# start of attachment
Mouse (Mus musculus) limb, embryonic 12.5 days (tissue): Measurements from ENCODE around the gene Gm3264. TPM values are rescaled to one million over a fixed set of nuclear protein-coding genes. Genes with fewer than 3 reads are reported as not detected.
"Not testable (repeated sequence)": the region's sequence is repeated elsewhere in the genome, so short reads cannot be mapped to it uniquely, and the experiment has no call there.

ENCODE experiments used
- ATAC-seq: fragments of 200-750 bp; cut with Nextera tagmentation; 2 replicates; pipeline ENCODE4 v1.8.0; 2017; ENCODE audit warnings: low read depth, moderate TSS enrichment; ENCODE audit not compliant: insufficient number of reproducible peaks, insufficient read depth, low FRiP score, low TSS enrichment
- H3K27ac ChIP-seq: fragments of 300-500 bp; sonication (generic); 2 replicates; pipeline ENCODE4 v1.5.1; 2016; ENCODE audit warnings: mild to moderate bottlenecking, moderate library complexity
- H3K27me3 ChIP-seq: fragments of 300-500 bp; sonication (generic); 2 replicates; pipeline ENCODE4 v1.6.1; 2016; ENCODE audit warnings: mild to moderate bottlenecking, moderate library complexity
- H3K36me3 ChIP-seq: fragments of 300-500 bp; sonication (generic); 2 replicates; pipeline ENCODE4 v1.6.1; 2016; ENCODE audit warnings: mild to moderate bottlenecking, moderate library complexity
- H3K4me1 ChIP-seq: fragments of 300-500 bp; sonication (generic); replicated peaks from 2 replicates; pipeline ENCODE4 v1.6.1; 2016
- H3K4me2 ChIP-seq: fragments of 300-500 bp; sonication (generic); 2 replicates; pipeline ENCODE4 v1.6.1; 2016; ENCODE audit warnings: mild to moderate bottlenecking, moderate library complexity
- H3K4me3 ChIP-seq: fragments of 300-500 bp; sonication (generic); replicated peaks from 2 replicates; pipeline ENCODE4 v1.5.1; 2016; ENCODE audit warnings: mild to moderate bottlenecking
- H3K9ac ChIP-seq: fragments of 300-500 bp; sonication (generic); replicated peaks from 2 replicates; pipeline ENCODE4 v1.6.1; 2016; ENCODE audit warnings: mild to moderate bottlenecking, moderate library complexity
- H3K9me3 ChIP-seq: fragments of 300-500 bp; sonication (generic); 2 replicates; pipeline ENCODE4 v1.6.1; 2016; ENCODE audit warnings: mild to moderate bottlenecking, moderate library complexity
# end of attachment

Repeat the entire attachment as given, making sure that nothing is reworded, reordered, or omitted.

Mouse (Mus musculus) limb, embryonic 12.5 days (tissue): Measurements from ENCODE around the gene Gm3264. TPM values are rescaled to one million over a fixed set of nuclear protein-coding genes. Genes with fewer than 3 reads are reported as not detected.
"Not testable (repeated sequence)": the region's sequence is repeated elsewhere in the genome, so short reads cannot be mapped to it uniquely, and the experiment has no call there.

ENCODE experiments used
- ATAC-seq: fragments of 200-750 bp; cut with Nextera tagmentation; 2 replicates; pipeline ENCODE4 v1.8.0; 2017; ENCODE audit warnings: low read depth, moderate TSS enrichment; ENCODE audit not compliant: insufficient number of reproducible peaks, insufficient read depth, low FRiP score, low TSS enrichment
- H3K27ac ChIP-seq: fragments of 300-500 bp; sonication (generic); 2 replicates; pipeline ENCODE4 v1.5.1; 2016; ENCODE audit warnings: mild to moderate bottlenecking, moderate library complexity
- H3K27me3 ChIP-seq: fragments of 300-500 bp; sonication (generic); 2 replicates; pipeline ENCODE4 v1.6.1; 2016; ENCODE audit warnings: mild to moderate bottlenecking, moderate library complexity
- H3K36me3 ChIP-seq: fragments of 300-500 bp; sonication (generic); 2 replicates; pipeline ENCODE4 v1.6.1; 2016; ENCODE audit warnings: mild to moderate bottlenecking, moderate library complexity
- H3K4me1 ChIP-seq: fragments of 300-500 bp; sonication (generic); replicated peaks from 2 replicates; pipeline ENCODE4 v1.6.1; 2016
- H3K4me2 ChIP-seq: fragments of 300-500 bp; sonication (generic); 2 replicates; pipeline ENCODE4 v1.6.1; 2016; ENCODE audit warnings: mild to moderate bottlenecking, moderate library complexity
- H3K4me3 ChIP-seq: fragments of 300-500 bp; sonication (generic); replicated peaks from 2 replicates; pipeline ENCODE4 v1.5.1; 2016; ENCODE audit warnings: mild to moderate bottlenecking
- H3K9ac ChIP-seq: fragments of 300-500 bp; sonication (generic); replicated peaks from 2 replicates; pipeline ENCODE4 v1.6.1; 2016; ENCODE audit warnings: mild to moderate bottlenecking, moderate library complexity
- H3K9me3 ChIP-seq: fragments of 300-500 bp; sonication (generic); 2 replicates; pipeline ENCODE4 v1.6.1; 2016; ENCODE audit warnings: mild to moderate bottlenecking, moderate library complexity